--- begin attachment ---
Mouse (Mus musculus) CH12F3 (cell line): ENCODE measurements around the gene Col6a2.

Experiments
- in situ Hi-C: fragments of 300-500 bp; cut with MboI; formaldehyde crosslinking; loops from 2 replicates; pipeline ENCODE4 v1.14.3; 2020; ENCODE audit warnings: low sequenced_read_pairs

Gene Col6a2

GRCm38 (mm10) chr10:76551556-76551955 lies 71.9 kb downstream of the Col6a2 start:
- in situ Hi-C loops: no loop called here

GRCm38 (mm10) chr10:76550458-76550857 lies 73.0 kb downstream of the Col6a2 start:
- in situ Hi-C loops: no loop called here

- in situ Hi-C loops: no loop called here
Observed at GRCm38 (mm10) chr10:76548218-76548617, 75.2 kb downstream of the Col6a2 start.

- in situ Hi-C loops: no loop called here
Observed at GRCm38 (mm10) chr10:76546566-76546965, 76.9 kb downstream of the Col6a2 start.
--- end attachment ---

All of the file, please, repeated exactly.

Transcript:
Mouse (Mus musculus) CH12F3 (cell line): ENCODE measurements around the gene Col6a2.

Experiments
- in situ Hi-C: fragments of 300-500 bp; cut with MboI; formaldehyde crosslinking; loops from 2 replicates; pipeline ENCODE4 v1.14.3; 2020; ENCODE audit warnings: low sequenced_read_pairs

Gene Col6a2

GRCm38 (mm10) chr10:76551556-76551955 lies 71.9 kb downstream of the Col6a2 start:
- in situ Hi-C loops: no loop called here

GRCm38 (mm10) chr10:76550458-76550857 lies 73.0 kb downstream of the Col6a2 start:
- in situ Hi-C loops: no loop called here

- in situ Hi-C loops: no loop called here
Observed at GRCm38 (mm10) chr10:76548218-76548617, 75.2 kb downstream of the Col6a2 start.

- in situ Hi-C loops: no loop called here
Observed at GRCm38 (mm10) chr10:76546566-76546965, 76.9 kb downstream of the Col6a2 start.